Methane as basic food: Special ecosystem discovered in Mexico's water caves

Methane forms foundation of the food chain in caves of Yucatan

In subterranean rivers and caves on the Mexican Yucatan Peninsula, scientists have found an ecosystem that they did not expect. The basis for life in this dark environment is methane and the bacteria that feed on it. Similar ecosystems have so far only been known from methane sources of the oceans and deep lakes. An international research team with the participation of the University of Basel reported on this special collaboration in the journal Nature Communications.

Among the barren, calcareous soils in the northern Yucatán area, there is a widely ramified cave system with numerous underground water passages. The flooded caves contain layers of both fresh water from precipitation and saltwater from the nearby ocean. The funnel-shaped sinkholes that provide the population with access to fresh water are also widespread. The Mayans saw the sinkholes as entrances to the underworld and sometimes used the caves as places of worship and sacrifice.

Researchers dive

The most recent study of the vast Ox Bel Ha Cave Network in the northeast region of the peninsula – arguably the largest contiguous such system ever – is considered the most detailed of its kind so far.

The field expeditions and sampling were conducted by scientists from the US and Mexico. The main authors of the study – David Brankovits, a doctoral student at Texas A & M University, and John Pohlman from the United States Geological Survey – had been trained specifically in cave and mixed gas diving.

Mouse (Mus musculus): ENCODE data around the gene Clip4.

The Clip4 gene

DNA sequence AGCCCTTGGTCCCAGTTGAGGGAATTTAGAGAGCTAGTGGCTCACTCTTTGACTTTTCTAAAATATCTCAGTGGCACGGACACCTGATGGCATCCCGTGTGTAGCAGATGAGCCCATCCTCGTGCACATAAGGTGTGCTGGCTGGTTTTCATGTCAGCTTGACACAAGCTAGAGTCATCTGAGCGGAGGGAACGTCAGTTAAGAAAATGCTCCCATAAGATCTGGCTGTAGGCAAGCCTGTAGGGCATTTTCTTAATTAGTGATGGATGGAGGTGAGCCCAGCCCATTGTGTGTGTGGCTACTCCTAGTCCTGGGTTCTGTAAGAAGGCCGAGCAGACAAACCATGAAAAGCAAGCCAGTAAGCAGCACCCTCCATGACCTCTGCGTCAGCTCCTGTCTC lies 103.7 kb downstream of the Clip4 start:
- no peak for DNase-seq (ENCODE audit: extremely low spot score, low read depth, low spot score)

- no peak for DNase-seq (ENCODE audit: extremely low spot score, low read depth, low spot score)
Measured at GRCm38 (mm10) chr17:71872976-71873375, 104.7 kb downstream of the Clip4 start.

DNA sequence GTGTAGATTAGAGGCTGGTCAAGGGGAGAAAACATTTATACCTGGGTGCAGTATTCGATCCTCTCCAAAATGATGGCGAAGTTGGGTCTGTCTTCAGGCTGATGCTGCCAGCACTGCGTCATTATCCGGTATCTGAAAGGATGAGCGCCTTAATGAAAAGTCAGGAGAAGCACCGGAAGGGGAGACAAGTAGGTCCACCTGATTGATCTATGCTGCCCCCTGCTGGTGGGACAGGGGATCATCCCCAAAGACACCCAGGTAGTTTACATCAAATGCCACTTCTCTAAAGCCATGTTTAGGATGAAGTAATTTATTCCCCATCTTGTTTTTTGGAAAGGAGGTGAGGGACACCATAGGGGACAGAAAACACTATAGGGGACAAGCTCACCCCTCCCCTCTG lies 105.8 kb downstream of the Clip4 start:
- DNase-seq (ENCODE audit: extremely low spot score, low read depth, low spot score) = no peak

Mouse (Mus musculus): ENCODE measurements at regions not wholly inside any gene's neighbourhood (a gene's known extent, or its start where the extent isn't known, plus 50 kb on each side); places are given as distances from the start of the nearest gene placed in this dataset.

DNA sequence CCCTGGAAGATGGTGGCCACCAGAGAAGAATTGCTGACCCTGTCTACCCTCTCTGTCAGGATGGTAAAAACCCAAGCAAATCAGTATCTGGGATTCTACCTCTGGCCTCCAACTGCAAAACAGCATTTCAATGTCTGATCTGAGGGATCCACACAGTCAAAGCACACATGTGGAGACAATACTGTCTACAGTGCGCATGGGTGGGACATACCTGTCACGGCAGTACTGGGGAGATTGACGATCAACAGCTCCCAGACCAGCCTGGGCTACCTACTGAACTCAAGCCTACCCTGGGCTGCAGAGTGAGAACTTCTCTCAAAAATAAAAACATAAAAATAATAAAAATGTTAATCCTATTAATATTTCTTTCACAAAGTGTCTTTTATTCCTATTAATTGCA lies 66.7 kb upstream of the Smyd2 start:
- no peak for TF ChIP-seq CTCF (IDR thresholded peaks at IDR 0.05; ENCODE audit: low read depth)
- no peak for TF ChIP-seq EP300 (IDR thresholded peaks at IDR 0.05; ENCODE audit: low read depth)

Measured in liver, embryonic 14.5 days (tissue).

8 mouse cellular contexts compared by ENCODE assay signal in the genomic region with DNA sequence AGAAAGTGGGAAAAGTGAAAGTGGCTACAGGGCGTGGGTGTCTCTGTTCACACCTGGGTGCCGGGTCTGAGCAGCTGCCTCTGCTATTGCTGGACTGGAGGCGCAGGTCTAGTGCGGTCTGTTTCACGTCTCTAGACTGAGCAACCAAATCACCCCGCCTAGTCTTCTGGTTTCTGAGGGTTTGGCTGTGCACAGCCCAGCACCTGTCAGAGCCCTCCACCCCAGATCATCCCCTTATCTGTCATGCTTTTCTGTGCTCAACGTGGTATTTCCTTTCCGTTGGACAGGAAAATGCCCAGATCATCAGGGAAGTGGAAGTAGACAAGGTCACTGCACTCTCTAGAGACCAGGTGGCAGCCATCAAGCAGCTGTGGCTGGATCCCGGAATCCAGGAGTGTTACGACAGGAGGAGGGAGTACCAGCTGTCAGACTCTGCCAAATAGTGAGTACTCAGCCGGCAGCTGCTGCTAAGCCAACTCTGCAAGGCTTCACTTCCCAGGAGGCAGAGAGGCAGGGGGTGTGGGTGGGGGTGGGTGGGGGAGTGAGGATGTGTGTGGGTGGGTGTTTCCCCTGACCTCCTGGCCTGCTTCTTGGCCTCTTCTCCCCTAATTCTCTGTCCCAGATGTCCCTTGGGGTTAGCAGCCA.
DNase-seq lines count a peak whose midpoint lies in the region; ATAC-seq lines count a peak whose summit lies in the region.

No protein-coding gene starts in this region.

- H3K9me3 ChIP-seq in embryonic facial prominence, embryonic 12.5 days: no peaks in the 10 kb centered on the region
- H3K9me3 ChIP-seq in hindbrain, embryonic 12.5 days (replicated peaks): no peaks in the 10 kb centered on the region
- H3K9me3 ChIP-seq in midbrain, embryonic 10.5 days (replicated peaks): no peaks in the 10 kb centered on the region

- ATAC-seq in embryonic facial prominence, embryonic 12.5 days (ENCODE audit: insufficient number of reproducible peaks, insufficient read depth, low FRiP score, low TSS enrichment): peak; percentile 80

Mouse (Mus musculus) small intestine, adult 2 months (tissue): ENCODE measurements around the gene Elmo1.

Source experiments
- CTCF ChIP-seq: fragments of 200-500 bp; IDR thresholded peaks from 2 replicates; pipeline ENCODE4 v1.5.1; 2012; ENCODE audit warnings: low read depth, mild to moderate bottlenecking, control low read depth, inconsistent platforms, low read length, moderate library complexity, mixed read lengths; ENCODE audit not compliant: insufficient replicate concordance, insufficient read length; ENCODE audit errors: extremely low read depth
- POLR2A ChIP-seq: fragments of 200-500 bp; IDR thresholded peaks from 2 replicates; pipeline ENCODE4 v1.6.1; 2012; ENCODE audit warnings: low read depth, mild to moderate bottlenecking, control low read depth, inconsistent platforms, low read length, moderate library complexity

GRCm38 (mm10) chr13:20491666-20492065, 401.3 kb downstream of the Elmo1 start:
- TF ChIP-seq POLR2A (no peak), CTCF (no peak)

Particularly in the Yucatán Caves, the methane formed under the forest soils migrates downwards, so the methane-rich and oxygen-free water layer is at the top; in deep lakes, it is usually the other way round.

Dr. Helge Niemann and Prof. Dr. med. Moritz Lehmann from the Department of Environmental Sciences at the University of Basel are now able to prove the foundation of the food chain in the caves: methane as an energy source and microorganisms that feed on it.

The researchers gained their insights through mass spectrometry analyzes of the carbon isotope ratios of the fatty acids from cave shrimps that absorb methane and microorganisms.

Survival in the dark

Crustaceans, found in astonishing variety in this otherwise low-food environment, feed on the methane; in fact, it can comprise up to a fifth of their diet.

"Little was known about the carbon cycle in these dark, enclosed cave systems," Lehmann commented. "Now it becomes clear why living things in such caves can survive in crystal clear water with no visible traces of food."

Previously, it was assumed that most of the organic matter in the subterranean caverns came from the detritus of vegetation, which were flushed down by the sinkholes. Processes similar to those found in the Yucatán peninsula's underground water systems also occur in the area of methane sources in the deep sea as well as in some lakes where a great amount of methane escapes from the sediments and accumulates.

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Link to the study